Snap a shot of the iconic Stari Most bridge. Photo by Kevin Botto / CC BY-ND 2.0

Part of the unassuming Balkans, Bosnia & Herzegovina’s appeal is often overshadowed by neighbouring Croatia. Yet, this generally uncrowded country is blessed with spectacular landscapes that remain largely untouched, making scenic drives a norm here. More importantly, this European country has a wealth of culture and history stemming from its complicated past — the country was afflicted by war until as recently as 1995 and played a major role in the outbreak of World War I.

Although commonly visited on day trips, Bosnia & Herzegovina’s attractions extend well beyond a single day. Swim relaxedly beneath a beautiful waterfall, lay eyes on monuments such as the Stari Most bridge and a 600-year-old Dervish monastery or just spend time wandering the old towns. You might just be surprised by how much you enjoy your visit here!

Photograph the symbolic Stari Most

A rebuilt 16th-century Ottoman bridge that arches over the blue-green Neretva river, Stari Most is one of Bosnia & Herzegovina’s most iconic landmarks. Symbolic for uniting the two sides of the city Mostar, the current Stari Most is actually a reconstruction of the original, which was destroyed in a 1993 war with the Croatians. Feel a thrill when you look down from the 24-metre-high bridge to the waters beneath; although officially discouraged against, the UNESCO World Heritage Site is commonly used as a diving spot. On a clear day, the reflection of the bridge appears on the lake to form a circle that frames Mostar, making for a pretty picture.

Frolic beneath the cascading waterfall. Photo by Peter Siroki / CC BY 2.0

Swim beneath Kravica Waterfall

Regarded as an under-the-radar alternative to Croatia’s Plitvice Lakes National Park, the Kravica Waterfall is about 120 metres wide and cascades into a clear blue lake from the height of 25 metres. The “mini-Niagara falls” is a popular site amongst both locals and travellers especially during the summer, where you can swim or row a boat right up to the waterfall. If you’d like to admire the waterfall from above, head along the longer route circling the site instead of the stairs leading directly to the falls and you’ll come across several lookout points that give you a vantage view of the waterfall nestled within the forest.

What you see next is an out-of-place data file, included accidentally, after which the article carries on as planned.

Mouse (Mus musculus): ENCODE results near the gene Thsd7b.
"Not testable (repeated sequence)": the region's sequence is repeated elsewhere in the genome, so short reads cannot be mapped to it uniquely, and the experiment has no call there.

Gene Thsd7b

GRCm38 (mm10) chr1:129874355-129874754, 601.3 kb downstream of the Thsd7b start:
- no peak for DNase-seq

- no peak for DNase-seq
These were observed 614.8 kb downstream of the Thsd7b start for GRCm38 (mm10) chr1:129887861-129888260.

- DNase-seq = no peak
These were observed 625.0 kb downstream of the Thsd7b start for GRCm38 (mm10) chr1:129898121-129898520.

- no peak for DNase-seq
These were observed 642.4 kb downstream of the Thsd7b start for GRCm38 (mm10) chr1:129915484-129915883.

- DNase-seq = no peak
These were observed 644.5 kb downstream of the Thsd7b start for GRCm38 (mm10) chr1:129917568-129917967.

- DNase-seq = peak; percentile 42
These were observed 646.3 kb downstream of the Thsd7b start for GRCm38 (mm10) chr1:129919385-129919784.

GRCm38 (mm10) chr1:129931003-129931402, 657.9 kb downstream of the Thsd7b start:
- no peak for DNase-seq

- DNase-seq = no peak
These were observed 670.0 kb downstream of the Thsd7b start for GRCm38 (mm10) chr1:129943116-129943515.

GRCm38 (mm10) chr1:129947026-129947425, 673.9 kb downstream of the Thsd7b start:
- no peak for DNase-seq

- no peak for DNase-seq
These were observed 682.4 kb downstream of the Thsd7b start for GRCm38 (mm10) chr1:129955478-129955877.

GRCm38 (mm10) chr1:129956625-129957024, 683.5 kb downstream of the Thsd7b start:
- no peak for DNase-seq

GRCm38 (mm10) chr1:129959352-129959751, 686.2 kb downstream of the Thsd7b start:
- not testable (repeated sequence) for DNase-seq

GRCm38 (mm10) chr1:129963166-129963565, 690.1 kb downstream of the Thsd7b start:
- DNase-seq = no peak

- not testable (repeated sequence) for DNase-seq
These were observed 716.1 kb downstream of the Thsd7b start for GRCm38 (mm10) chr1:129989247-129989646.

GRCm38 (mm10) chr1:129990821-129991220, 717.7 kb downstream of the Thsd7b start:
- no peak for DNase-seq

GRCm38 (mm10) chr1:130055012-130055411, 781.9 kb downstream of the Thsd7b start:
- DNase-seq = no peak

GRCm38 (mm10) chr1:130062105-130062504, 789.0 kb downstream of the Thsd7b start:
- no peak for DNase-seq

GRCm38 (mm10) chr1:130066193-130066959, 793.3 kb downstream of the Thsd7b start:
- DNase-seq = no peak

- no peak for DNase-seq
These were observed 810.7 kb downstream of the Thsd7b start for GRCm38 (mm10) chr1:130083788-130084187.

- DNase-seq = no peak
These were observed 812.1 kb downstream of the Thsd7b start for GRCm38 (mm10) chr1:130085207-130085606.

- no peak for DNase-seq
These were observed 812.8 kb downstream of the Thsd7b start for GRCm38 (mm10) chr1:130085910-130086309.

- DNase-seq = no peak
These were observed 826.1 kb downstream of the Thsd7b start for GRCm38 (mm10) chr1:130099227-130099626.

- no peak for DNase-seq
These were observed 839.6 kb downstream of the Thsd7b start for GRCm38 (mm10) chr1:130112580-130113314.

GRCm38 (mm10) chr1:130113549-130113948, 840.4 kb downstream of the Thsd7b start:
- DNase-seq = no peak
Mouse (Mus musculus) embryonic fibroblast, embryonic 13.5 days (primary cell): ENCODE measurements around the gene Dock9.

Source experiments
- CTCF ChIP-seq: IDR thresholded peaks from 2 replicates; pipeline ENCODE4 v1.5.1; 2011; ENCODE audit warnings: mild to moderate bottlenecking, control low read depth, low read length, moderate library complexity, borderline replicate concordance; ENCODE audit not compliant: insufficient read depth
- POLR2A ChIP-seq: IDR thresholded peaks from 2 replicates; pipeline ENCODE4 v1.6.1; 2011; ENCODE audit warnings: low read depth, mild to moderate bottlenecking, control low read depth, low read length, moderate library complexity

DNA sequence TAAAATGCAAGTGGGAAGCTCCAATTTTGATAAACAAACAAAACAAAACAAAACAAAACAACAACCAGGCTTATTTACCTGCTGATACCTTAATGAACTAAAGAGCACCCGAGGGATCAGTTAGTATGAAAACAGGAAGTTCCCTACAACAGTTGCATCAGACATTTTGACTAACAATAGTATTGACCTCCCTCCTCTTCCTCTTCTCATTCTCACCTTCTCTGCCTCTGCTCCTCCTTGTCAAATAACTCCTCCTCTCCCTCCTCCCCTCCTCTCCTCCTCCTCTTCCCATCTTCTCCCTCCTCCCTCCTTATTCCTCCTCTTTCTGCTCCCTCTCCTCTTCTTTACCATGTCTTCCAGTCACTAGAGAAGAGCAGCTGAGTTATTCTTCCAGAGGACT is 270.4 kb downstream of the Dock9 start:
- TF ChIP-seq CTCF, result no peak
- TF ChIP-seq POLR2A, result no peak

Roam the historic Bosnian capital. Photo by Erin Johnson / CC BY-NC 2.0

Immerse in different cultures and history at Sarajevo

The capital of Bosnia & Herzegovina, Sarajevo is the single best representation of the country’s rich culture and history. Stroll around its old town and bazaar Bascarsija and you’ll get a sampling of the city’s Muslim, Jewish, Orthodox and Ottoman-style buildings such as the Emperor’s Mosque and the Gazi Husrev-beg Mosque. Sarajevo also has a total of 24 museums, including the Gallery 11/07/95 where you can learn about the genocide of 8,000 Muslim Bosniaks and the Museum of Literature & Performing Arts. The corner where the “shot around the world” thatkilled the Archduke of Austria and started the first World War was fired remains till today — stand at the spot to immerse yourself in a bit of history.

Stop by one of the country’s most mystical places. Photo by Martijn.Munneke / CC BY 2.0

Visit the one-of-a-kind Blagaj Dervish house

There’s one thing you might not notice about the ordinary looking building located at the base of a cliff at first glance — it’s actually a 600-year-old Dervish monastery that’s regarded as one of the country’s most mystical places! Inside the spiritual complex, you’ll find a turbeh or mausoleum, a hamam or Turkish bath, a courtyard and a tekke or prayer room furnished with plush Persian rugs laid out all around. Besides visiting the monastery, travellers can also enter the nearby cave on a boat ride and learn more about the Buna River’s source.

Uncover a potential UNESCO World Heritage Site. Photo by watchsmart / CC BY 2.0

Transport back to the past at Pocitelj

The medieval town of Pocitelj might be small but it’s also full of charm. Located atop a hill overlooking the Neretva River, the national monument’s landmarks include the 15th-century kula or fort that used to guard against possible intrusions into the valley, the reconstructed 16th-century Hadzi-Alija Mosque and the 17th-century sahat-kula bell tower. Interestingly, the Gavran Kapetanovica houses in Pocitelj are also where one of Southeastern Europe’s first art colonies were born and approximately 2,000 works of art are still displayed there. The town is currently sitting on the tentative list of UNESCO World Heritage sites but still remains more authentic and quiet than its counterparts, making this an opportune time to pop by before the crowds descend.

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